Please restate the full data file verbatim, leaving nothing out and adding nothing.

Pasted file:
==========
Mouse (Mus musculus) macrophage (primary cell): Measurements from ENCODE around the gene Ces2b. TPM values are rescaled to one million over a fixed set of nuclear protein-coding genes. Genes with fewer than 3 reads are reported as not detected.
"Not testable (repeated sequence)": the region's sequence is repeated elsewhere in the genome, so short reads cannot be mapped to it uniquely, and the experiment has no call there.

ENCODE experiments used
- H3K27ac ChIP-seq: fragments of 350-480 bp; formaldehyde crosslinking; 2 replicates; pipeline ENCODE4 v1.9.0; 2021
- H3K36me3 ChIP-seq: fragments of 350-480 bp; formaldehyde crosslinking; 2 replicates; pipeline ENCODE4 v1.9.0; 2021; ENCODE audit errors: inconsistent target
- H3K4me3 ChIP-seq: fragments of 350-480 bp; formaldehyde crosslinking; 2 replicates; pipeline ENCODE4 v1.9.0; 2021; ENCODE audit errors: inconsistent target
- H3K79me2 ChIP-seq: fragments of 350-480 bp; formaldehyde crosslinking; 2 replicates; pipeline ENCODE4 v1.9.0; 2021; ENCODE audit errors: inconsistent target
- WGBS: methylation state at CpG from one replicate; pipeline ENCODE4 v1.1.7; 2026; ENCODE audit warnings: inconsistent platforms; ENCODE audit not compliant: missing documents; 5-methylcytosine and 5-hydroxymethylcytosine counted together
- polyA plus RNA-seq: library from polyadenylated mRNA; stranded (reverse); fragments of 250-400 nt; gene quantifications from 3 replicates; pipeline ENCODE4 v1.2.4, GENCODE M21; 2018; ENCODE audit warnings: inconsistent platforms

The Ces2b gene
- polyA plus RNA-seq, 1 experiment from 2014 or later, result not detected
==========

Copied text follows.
Mouse (Mus musculus) macrophage (primary cell): Measurements from ENCODE around the gene Ces2b. TPM values are rescaled to one million over a fixed set of nuclear protein-coding genes. Genes with fewer than 3 reads are reported as not detected.
"Not testable (repeated sequence)": the region's sequence is repeated elsewhere in the genome, so short reads cannot be mapped to it uniquely, and the experiment has no call there.

ENCODE experiments used
- H3K27ac ChIP-seq: fragments of 350-480 bp; formaldehyde crosslinking; 2 replicates; pipeline ENCODE4 v1.9.0; 2021
- H3K36me3 ChIP-seq: fragments of 350-480 bp; formaldehyde crosslinking; 2 replicates; pipeline ENCODE4 v1.9.0; 2021; ENCODE audit errors: inconsistent target
- H3K4me3 ChIP-seq: fragments of 350-480 bp; formaldehyde crosslinking; 2 replicates; pipeline ENCODE4 v1.9.0; 2021; ENCODE audit errors: inconsistent target
- H3K79me2 ChIP-seq: fragments of 350-480 bp; formaldehyde crosslinking; 2 replicates; pipeline ENCODE4 v1.9.0; 2021; ENCODE audit errors: inconsistent target
- WGBS: methylation state at CpG from one replicate; pipeline ENCODE4 v1.1.7; 2026; ENCODE audit warnings: inconsistent platforms; ENCODE audit not compliant: missing documents; 5-methylcytosine and 5-hydroxymethylcytosine counted together
- polyA plus RNA-seq: library from polyadenylated mRNA; stranded (reverse); fragments of 250-400 nt; gene quantifications from 3 replicates; pipeline ENCODE4 v1.2.4, GENCODE M21; 2018; ENCODE audit warnings: inconsistent platforms

The Ces2b gene
- polyA plus RNA-seq, 1 experiment from 2014 or later, result not detected